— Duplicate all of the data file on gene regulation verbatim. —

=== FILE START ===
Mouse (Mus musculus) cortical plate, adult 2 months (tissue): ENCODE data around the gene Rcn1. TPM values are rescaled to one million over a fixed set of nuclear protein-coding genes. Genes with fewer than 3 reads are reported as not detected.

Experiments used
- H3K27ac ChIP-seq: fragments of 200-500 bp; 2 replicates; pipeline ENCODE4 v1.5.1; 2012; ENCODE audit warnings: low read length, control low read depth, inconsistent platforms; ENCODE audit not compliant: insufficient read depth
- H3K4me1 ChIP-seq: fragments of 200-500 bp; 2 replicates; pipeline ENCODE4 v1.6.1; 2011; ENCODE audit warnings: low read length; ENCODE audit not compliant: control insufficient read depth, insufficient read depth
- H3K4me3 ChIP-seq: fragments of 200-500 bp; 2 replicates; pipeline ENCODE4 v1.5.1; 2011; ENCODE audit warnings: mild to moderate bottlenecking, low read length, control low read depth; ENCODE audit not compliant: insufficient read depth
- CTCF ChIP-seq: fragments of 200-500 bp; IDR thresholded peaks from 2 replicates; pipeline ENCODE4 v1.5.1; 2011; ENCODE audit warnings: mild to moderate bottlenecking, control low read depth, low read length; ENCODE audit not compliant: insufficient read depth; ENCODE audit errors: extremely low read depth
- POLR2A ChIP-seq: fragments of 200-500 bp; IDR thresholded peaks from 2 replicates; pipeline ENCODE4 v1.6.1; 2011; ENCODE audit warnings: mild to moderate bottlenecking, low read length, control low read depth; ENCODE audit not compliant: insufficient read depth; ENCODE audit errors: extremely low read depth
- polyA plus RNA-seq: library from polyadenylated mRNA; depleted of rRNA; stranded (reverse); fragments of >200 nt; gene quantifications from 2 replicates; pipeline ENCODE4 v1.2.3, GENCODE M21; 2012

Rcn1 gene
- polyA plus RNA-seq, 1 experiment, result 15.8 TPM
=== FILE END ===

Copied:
Mouse (Mus musculus) cortical plate, adult 2 months (tissue): ENCODE data around the gene Rcn1. TPM values are rescaled to one million over a fixed set of nuclear protein-coding genes. Genes with fewer than 3 reads are reported as not detected.

Experiments used
- H3K27ac ChIP-seq: fragments of 200-500 bp; 2 replicates; pipeline ENCODE4 v1.5.1; 2012; ENCODE audit warnings: low read length, control low read depth, inconsistent platforms; ENCODE audit not compliant: insufficient read depth
- H3K4me1 ChIP-seq: fragments of 200-500 bp; 2 replicates; pipeline ENCODE4 v1.6.1; 2011; ENCODE audit warnings: low read length; ENCODE audit not compliant: control insufficient read depth, insufficient read depth
- H3K4me3 ChIP-seq: fragments of 200-500 bp; 2 replicates; pipeline ENCODE4 v1.5.1; 2011; ENCODE audit warnings: mild to moderate bottlenecking, low read length, control low read depth; ENCODE audit not compliant: insufficient read depth
- CTCF ChIP-seq: fragments of 200-500 bp; IDR thresholded peaks from 2 replicates; pipeline ENCODE4 v1.5.1; 2011; ENCODE audit warnings: mild to moderate bottlenecking, control low read depth, low read length; ENCODE audit not compliant: insufficient read depth; ENCODE audit errors: extremely low read depth
- POLR2A ChIP-seq: fragments of 200-500 bp; IDR thresholded peaks from 2 replicates; pipeline ENCODE4 v1.6.1; 2011; ENCODE audit warnings: mild to moderate bottlenecking, low read length, control low read depth; ENCODE audit not compliant: insufficient read depth; ENCODE audit errors: extremely low read depth
- polyA plus RNA-seq: library from polyadenylated mRNA; depleted of rRNA; stranded (reverse); fragments of >200 nt; gene quantifications from 2 replicates; pipeline ENCODE4 v1.2.3, GENCODE M21; 2012

Rcn1 gene
- polyA plus RNA-seq, 1 experiment, result 15.8 TPM